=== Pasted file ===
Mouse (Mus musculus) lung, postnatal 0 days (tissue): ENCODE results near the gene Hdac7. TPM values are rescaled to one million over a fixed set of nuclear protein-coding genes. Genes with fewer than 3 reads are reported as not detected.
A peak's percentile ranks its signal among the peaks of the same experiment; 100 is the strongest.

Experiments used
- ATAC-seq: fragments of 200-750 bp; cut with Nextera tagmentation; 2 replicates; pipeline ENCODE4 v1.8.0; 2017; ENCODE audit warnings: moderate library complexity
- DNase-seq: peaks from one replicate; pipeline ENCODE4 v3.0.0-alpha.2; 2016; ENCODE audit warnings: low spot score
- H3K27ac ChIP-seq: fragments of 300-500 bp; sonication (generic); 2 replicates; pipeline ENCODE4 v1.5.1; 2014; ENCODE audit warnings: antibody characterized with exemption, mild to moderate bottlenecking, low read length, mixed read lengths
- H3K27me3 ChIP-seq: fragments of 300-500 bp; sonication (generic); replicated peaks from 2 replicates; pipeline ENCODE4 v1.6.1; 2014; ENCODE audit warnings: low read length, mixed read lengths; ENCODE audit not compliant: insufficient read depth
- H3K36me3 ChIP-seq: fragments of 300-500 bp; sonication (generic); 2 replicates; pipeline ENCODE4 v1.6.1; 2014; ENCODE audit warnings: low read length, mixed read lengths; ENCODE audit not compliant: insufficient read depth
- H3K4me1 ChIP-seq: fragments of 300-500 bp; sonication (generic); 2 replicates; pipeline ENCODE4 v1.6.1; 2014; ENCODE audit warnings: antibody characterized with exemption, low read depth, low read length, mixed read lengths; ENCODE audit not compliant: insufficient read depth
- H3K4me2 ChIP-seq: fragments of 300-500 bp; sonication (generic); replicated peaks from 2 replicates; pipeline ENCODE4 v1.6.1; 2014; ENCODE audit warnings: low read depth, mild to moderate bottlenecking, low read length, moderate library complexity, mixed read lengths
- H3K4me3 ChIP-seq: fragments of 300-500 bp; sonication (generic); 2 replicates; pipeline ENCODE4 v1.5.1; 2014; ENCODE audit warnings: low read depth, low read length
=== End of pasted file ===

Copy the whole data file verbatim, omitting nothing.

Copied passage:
Mouse (Mus musculus) lung, postnatal 0 days (tissue): ENCODE results near the gene Hdac7. TPM values are rescaled to one million over a fixed set of nuclear protein-coding genes. Genes with fewer than 3 reads are reported as not detected.
A peak's percentile ranks its signal among the peaks of the same experiment; 100 is the strongest.

Experiments used
- ATAC-seq: fragments of 200-750 bp; cut with Nextera tagmentation; 2 replicates; pipeline ENCODE4 v1.8.0; 2017; ENCODE audit warnings: moderate library complexity
- DNase-seq: peaks from one replicate; pipeline ENCODE4 v3.0.0-alpha.2; 2016; ENCODE audit warnings: low spot score
- H3K27ac ChIP-seq: fragments of 300-500 bp; sonication (generic); 2 replicates; pipeline ENCODE4 v1.5.1; 2014; ENCODE audit warnings: antibody characterized with exemption, mild to moderate bottlenecking, low read length, mixed read lengths
- H3K27me3 ChIP-seq: fragments of 300-500 bp; sonication (generic); replicated peaks from 2 replicates; pipeline ENCODE4 v1.6.1; 2014; ENCODE audit warnings: low read length, mixed read lengths; ENCODE audit not compliant: insufficient read depth
- H3K36me3 ChIP-seq: fragments of 300-500 bp; sonication (generic); 2 replicates; pipeline ENCODE4 v1.6.1; 2014; ENCODE audit warnings: low read length, mixed read lengths; ENCODE audit not compliant: insufficient read depth
- H3K4me1 ChIP-seq: fragments of 300-500 bp; sonication (generic); 2 replicates; pipeline ENCODE4 v1.6.1; 2014; ENCODE audit warnings: antibody characterized with exemption, low read depth, low read length, mixed read lengths; ENCODE audit not compliant: insufficient read depth
- H3K4me2 ChIP-seq: fragments of 300-500 bp; sonication (generic); replicated peaks from 2 replicates; pipeline ENCODE4 v1.6.1; 2014; ENCODE audit warnings: low read depth, mild to moderate bottlenecking, low read length, moderate library complexity, mixed read lengths
- H3K4me3 ChIP-seq: fragments of 300-500 bp; sonication (generic); 2 replicates; pipeline ENCODE4 v1.5.1; 2014; ENCODE audit warnings: low read depth, low read length